sing - produce tones with the voice; "She was singing while she was cooking"; "My brother sings very well"
2.chant - utter monotonously and repetitively and rhythmically; "The students chanted the same slogan over and over again"
mouth, speak, talk, verbalise, verbalize, utter - express in speech; "She talks a lot of nonsense"; "This depressed patient does not verbalize"

chant

noun
1. cry, call, song, shout, slogan They taunted their rivals with the chant, `You're not singing any more.'
2. song, carol, chorus, melody, psalm We were listening to a CD of Gregorian chant.
verb
1. shout, call, sing The demonstrators chanted slogans at the police.
2. sing, chorus, recite, intone, carol Muslims chanted and prayed in the temple.

chant

verb
To utter words or sounds in musical tones:
Archaic: tune.
Translations
تَرْتيل، تَرْنيمَههُتاف، تَكْراريُرَتِّلُ، يُكَرِّرُ، يَهْتِفُيُرتـل، يُنشد
chvalozpěvskandovánískandovatzpěvavě odříkávat
messeslagord
énekelskandálszlogen
baráttufrasi, slagorîsálmasöngursöngla, staglast ásyngja, tóna
giedotiskanduotišūkis
dziedātdziesmamonotona skandēšanapsalmu dziedāšanaskandēt
monotónne odriekaťskandovanieskandovaťspev žalmov
ilâhiokumaksloganslogan atmaksöylemek

chant

[tʃɑːnt]
A. N (Mus, Rel) → canto m; [of crowd] → grito m, consigna f (fig) (monotonous) → sonsonete m
plain chant (Rel) → canto m llano
B. VT (Mus, Rel) → cantar; [+ slogan] → gritar (rítmicamente), corear (fig) → salmodiar, recitar en tono monótono
C. VI (Mus, Rel) → cantar; (at demonstration etc) → gritar (rítmicamente)

chant

[ˈtʃɑːnt]
n
[fans] → chant m; [demonstrators] → slogans mpl
[priests, worshippers] → psalmodie f
vt
[+ slogan, name] → scander
The demonstrators chanted their disapproval
BUT Les manifestants criaient leur mécontentement.
[+ prayer, mantra] → psalmodier

chant

n (Eccl, Mus) → Gesang m, → Cantus m; (= monotonous song)Sprechgesang m, → Singsang m; (of football fans etc)Sprechchor m; tribal chantsStammesgesänge pl
vtim (Sprech)chor rufen; (Eccl) → singen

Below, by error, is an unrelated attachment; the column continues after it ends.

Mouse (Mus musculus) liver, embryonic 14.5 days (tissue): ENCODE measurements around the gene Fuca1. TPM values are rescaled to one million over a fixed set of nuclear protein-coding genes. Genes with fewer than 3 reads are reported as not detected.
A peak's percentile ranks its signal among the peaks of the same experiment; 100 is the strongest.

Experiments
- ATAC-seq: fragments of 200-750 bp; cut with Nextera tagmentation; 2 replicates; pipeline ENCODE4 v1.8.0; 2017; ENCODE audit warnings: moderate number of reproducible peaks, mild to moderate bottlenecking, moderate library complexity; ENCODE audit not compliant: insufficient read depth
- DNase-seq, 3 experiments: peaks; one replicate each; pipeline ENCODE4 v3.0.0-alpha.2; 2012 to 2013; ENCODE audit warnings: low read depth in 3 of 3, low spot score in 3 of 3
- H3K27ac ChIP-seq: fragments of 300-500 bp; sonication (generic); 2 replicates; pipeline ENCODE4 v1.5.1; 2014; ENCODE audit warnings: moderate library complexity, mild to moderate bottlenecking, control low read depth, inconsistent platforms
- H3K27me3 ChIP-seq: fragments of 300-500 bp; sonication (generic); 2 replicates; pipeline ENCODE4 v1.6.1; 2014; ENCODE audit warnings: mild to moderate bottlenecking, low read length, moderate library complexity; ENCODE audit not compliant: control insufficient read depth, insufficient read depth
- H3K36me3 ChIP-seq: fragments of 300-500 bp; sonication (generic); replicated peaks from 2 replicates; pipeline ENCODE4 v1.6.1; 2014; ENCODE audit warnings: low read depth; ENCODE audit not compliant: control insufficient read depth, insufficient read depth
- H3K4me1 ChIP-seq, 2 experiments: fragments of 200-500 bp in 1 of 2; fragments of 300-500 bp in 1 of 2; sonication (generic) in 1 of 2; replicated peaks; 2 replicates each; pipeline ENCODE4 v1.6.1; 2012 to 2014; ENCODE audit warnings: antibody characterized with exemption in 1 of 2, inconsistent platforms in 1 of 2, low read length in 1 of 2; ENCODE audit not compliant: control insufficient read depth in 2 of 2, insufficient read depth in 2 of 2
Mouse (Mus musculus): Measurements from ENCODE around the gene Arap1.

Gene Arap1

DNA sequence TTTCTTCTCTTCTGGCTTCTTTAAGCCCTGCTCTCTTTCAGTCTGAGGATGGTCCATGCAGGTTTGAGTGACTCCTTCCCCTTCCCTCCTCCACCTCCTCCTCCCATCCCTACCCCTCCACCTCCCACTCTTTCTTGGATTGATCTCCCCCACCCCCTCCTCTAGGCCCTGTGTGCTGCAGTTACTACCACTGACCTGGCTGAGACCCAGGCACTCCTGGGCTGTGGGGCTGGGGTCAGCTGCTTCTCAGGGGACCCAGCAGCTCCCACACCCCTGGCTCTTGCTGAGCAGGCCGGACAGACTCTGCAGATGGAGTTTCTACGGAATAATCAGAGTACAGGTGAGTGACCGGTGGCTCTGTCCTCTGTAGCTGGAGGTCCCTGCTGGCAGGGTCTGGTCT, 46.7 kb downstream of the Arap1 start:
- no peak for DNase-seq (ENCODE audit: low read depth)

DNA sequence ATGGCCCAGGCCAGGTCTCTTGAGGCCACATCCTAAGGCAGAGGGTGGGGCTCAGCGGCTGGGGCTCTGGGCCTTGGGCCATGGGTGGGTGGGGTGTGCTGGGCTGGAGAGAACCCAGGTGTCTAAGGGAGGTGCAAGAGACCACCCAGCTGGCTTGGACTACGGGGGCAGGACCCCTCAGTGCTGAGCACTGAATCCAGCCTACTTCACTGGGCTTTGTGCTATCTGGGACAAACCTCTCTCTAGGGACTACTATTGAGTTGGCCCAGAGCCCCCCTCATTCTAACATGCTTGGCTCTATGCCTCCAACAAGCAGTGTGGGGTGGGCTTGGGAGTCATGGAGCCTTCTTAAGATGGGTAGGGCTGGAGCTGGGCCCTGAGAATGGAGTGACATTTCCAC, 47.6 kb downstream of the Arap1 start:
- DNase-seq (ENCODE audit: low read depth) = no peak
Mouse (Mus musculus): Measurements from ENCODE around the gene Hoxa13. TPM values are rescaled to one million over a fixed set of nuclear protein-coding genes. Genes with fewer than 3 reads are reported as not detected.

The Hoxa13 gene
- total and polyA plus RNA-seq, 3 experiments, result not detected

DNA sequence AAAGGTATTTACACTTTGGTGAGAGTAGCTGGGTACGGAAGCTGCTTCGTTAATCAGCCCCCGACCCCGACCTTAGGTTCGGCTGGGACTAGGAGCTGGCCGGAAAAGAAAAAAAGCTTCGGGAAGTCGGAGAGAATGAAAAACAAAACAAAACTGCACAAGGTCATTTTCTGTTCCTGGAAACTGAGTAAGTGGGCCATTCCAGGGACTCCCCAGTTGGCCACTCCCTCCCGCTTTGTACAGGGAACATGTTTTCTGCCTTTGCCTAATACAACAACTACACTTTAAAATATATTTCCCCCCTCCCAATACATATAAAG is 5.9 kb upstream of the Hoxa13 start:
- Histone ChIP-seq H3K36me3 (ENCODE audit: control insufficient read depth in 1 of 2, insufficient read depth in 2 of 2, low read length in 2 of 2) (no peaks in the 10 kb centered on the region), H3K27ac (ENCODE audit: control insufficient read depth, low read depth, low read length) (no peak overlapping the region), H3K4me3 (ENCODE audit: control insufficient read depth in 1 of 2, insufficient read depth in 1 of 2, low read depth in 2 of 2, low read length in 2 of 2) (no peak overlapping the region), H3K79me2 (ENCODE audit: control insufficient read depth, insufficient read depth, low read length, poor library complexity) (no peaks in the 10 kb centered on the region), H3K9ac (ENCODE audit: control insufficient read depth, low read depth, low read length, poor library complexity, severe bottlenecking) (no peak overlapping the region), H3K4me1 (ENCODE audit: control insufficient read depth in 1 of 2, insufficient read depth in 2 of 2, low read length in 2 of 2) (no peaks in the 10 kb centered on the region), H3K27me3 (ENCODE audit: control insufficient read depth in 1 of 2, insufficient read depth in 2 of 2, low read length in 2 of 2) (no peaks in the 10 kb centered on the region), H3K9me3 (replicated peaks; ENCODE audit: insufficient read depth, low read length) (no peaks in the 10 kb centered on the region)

viSprechchöre anstimmen; (Eccl) → singen

chant

[tʃɑːnt]
1. n (of crowd) → slogan m inv (Rel, Mus) → canto, salmodia
2. vt (Rel, Mus) → cantare; (subj, crowd) the demonstrators chanted their disapprovali dimostranti lanciavano slogan di protesta
3. vi (see vt) → cantare, salmodiare, lanciare slogan

chant

(tʃaːnt) verb
1. to recite in a singing manner. The monks were chanting their prayers.
2. to repeat (a phrase, slogan etc) over and over out loud. The crowd was chanting `We want more!'
noun
1. a kind of sacred song.
2. a phrase or slogan constantly repeated. `Stop the cuts!' was the chant.
References in classic literature ?
When the chants came on one of her favourites happened to be chosen among the rest--the old double chant "Langdon"--but she did not know what it was called, though she would much have liked to know.
These venerable gentlemen, who I presume were the priests, kept up an uninterrupted monotonous chant, which was partly drowned in the roar of drums.
Placebo is the first word of the first chant in the service for the dead.
Her perfect arm pressed Tarzan closer to her--a smile parted her lips and then she awoke, and slowly the smile faded and her eyes went wide in horror as the significance of the death chant impinged upon her understanding.
It was while bending over them, examining, that again he heard the eery chant.
We ran through a long list of prohibitions, and then the chant swung round to a new formula.
Mr Quilp was certainly entertaining himself with vocal exercise, but it was rather a kind of chant than a song; being a monotonous repetition of one sentence in a very rapid manner, with a long stress upon the last word, which he swelled into a dismal roar.
This naturally led to racing, and shooting at a mark; one trial of speed and skill succeeded another, shouts and acclamations rose from the victorious parties, fierce altercations succeeded, and a general melee was about to take place, when suddenly the attention of the quarrellers was arrested by a strange kind of Indian chant or chorus, that seemed to operate upon them as a charm.
One chant only he raised, though he remembered no more than the first stanza and but three lines of that.
They paddled on up the river, the dusky Indians now and then breaking out into a chant that seemed to give their muscles new energy.
On each side of the choir and behind the gratings opening into the convent was assembled the whole community of the Carmelites, who listened to the divine service, and mingled their chant with the chant of the priests, without seeing the profane, or being seen by them.
As the immediate effect, however, gradually passed away, a low murmur of voices commenced a sort of chant in honor of the dead.